# Forums → WEPR → An Introduction to Logic

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Part 1: ARGUMENTS

The entire purpose of the logic we're looking at is assessing arguments. So it'll be helpful to understand exactly what an argument is. Here's a working definition:

ARGUMENT: A series of propositions consisting of premises which are purported to support a conclusion.

Of course, to understand this definition, we need to know what a proposition, premise, and conclusion are.

A proposition is a special kind of statement - it's one that can be true or false. Obviously, questions like 'What time is it?' can't be true or false. And neither can commands like 'Shut the door.'

A proposition says something about the world. Here are some examples of propositions:

1) It is sunny outside.

2) Mercury is the closest planet to the sun.

3) All mammals lay eggs.

Notice that 3 is false. But that's okay, it's still a proposition. Remember, these are statements that can be true OR false. As it turns out, there are some philosophers who have some strong arguments about what is and isn't a meaningful proposition. But that discussion is for an Analytic Philosophy class. We don't really care about these things in logic. If it's something to make sense to say it's true or false, then it's a proposition.

So an argument consists of premises and a conclusion. The premises are propositions that give you a reason to accept the conclusion, which is also a proposition. The conclusion is what you're supposed to, well, conclude! Here's as example:

1) All men are mortal.

2) Socrates is a man.

3) Therefore, Socrates is mortal.

In this argument, 1 and 2 are the premises which support 3, the conclusion. You can usually tell the conclusion by keywords like 'therefore' 'so' and 'thus.'

Look back at the definition of an argument - notice it says that the premises are PURPORTED to support the conclusion. That just means that they are intended to give support - but they may fail miserably. The result would be a bad argument, but it's still an argument. Here's an example:

1) Monkeys like bananas.

2) I like bananas.

3) Therefore, I'm a monkey.

In this argument, the premises lend very little support to the conclusion. You may even have an argument where the premises have nothing at all to do with the conclusion. But these are still arguments - just really bad ones!

So now you know what an argument is. Up next, we'll go over the basics of how to assess an argument. This, remember, is the central goal of logic (at least, the logic we're talking about).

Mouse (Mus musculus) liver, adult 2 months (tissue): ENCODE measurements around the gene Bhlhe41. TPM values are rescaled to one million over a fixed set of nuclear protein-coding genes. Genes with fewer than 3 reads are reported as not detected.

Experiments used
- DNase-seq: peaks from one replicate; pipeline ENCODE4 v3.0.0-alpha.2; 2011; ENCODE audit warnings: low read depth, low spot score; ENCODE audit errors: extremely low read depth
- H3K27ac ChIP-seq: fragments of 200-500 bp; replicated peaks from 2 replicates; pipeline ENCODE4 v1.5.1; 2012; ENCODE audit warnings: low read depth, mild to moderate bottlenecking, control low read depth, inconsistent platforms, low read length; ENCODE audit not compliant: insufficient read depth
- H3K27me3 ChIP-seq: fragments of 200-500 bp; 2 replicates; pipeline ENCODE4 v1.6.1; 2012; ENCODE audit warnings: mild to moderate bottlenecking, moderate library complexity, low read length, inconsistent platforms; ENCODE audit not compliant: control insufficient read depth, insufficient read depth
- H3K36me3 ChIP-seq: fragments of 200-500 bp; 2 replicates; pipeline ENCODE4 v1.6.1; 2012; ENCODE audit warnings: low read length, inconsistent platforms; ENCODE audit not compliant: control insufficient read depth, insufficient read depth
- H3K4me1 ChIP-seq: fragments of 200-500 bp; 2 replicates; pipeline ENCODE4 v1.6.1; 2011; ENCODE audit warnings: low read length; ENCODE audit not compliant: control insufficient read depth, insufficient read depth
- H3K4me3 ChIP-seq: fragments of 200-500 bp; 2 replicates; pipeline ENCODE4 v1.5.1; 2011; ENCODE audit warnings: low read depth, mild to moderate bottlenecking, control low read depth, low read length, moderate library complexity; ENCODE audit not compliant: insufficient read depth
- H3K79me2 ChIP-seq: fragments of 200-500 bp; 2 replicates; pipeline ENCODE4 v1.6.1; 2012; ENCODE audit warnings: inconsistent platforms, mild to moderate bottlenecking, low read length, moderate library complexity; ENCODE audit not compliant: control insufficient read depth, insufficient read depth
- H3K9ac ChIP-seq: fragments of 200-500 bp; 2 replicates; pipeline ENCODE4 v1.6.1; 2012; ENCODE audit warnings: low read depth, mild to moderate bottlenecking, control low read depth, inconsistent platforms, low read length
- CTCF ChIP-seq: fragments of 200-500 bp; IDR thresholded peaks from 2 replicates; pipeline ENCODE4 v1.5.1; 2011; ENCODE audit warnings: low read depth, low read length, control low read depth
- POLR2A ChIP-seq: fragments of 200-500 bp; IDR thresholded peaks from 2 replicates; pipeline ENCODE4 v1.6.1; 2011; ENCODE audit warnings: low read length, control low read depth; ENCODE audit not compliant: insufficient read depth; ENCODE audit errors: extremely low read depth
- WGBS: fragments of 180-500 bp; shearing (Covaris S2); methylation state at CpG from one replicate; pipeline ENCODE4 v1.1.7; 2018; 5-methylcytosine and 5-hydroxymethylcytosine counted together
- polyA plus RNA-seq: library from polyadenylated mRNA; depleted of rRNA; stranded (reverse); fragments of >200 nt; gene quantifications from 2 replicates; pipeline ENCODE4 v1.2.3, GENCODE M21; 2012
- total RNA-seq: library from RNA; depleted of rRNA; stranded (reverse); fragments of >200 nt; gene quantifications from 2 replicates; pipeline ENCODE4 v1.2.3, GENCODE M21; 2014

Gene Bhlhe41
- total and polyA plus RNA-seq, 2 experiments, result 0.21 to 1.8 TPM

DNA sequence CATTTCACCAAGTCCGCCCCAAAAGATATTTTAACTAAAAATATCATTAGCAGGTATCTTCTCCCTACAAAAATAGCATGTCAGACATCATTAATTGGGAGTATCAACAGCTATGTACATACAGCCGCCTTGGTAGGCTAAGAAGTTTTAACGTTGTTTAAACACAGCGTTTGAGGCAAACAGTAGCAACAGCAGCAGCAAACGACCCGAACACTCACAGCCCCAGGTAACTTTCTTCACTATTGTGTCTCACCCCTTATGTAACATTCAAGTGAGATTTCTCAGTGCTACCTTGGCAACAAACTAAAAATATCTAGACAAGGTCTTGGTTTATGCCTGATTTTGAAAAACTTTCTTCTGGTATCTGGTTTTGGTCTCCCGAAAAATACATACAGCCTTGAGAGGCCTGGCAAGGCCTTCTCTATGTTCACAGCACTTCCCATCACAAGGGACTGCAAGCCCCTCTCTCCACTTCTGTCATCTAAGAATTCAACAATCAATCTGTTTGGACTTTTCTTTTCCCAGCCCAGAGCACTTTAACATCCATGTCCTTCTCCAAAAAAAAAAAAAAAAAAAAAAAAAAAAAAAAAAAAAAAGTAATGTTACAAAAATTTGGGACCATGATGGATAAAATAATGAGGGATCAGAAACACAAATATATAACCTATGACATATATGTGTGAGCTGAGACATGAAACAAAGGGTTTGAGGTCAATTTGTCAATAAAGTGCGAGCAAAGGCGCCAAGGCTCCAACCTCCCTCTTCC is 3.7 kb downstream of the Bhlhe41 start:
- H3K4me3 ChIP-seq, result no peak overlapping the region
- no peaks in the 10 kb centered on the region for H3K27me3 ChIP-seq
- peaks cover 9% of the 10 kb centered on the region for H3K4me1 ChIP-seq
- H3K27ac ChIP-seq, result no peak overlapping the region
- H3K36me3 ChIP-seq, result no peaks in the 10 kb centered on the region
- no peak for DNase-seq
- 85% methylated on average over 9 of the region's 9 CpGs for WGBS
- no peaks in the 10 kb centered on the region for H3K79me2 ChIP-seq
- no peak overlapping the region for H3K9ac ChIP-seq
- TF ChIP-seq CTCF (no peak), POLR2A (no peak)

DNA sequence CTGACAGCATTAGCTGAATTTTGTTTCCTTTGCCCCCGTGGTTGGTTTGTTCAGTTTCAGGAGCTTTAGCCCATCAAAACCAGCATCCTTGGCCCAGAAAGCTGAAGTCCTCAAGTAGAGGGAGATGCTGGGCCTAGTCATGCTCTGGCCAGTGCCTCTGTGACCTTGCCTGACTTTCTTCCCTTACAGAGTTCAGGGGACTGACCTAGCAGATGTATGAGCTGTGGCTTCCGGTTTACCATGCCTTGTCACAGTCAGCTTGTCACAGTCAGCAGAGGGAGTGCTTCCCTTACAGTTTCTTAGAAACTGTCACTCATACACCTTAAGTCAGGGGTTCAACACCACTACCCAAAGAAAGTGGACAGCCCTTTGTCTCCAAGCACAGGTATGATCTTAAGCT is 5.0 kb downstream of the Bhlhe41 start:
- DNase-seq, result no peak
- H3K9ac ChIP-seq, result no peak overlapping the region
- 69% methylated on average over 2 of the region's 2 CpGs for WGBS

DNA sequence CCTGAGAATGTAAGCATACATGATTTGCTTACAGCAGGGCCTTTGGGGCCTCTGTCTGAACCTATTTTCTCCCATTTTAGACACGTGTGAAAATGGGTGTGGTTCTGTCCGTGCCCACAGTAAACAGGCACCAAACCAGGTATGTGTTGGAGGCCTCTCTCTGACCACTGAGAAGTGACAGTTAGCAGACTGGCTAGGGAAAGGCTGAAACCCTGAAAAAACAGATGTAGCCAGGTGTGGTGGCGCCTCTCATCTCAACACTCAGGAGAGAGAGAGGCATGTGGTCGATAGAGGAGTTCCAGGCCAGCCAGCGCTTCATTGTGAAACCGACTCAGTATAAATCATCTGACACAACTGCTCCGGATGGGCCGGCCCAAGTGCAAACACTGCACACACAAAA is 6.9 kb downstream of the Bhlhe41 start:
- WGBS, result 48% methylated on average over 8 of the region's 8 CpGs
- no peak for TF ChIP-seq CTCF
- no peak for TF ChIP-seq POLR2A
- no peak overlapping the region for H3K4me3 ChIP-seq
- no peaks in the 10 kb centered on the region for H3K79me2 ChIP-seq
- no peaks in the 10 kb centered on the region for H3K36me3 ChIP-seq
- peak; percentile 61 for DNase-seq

It's worth noting here that the kind of logic we'll be talking about is called PROPOSITIONAL LOGIC. This logic deals with, you guessed it, propositions. Overall, it's very weak - there are many arguments it can't assess.

More powerful logical systems like predicate logic and modal logic can handle more arguments. But you have to walk before you can run, and this kind of logic is a very good place to start. If you can understand this, you'll have a much easier time learning more powerful logical systems.

These are the basics, so if there are any questions, please post them. It's vital that you understand these definitions so that the next part will make sense.

- 115 Replies

After reading this, I feel as though I will win any debate/argument/court case.

In the case of:

All dogs are mammals.

All cats are mammals.

Therefore, all dogs are cats

And assuming you dont know the conclusion is false, we must also assess the validity of the Subjects in each line. IE: Dogs, Cats, and mammals. By working each Subject down to atomic level and finding at least ONE difference between dogs and cats, we therefore prove that the conclusion is false. IE: counterexample.

Wow, with logic, you really dont need to know anything in order to learn everything.

If you need any logic or ways to win an argument, come talk to me.

If you need any logic or ways to win an argument, come talk to me.

i think I'll stick to this guide...but if I really need to talk to someone I'd much rather talk to Kasic

There is not life in the universe

The Earth is in the universo

Therefore there is not life in Earth

There is life in the Earth

Earth is a planet

Therefore there is life in other planets

There is not life in the universe

The Earth is in the universo

Therefore there is not life in Earth

A valid argument, but it's not sound (notice premise 1 is false). But there's an interesting sort of argument that hinges on the ambiguity of the 'in' relation. Consider the following:

1) There is a pain in my finger.

2) My finger is in my mouth.

C) Therefore, there is a pain in my mouth.

We might say there's a fallacy of equivocation going on here. Notice that the use of the word 'in' in (1) is subtly different from (2).

There is life in the Earth

Earth is a planet

Therefore there is life in other planets

An invalid argument, though close to being valid and sound. If we changed 'in other planets' in the conclusion to 'on a planet', we'd have a valid and sound argument

Hmm... I'm going to try to be tricky here.

Suppose (Ie, assume these statements are true):

1) The universe is infinite in size, and

2) All non-earth locations do not contain life.

Facts:

1) Life forms must have mass, that is, all living things must be made of matter

2) Matter has a finite, maximum density

Therefore:

1) The maximum volume of all living things cannot exceed the volume of Earth, since we are assuming that there are no living things not on Earth.

2) Then the mass of all living things must be at most finite, since they occupy a finite volume (from fact 2)

3) Then, the density (mass per volume) of living things in the universe is 0, since the volume of the universe is infinite.

4) Then, from fact 1, there are no life forms in the universe as the total mass of all life forms is zero.

I know where I went wrong, do you?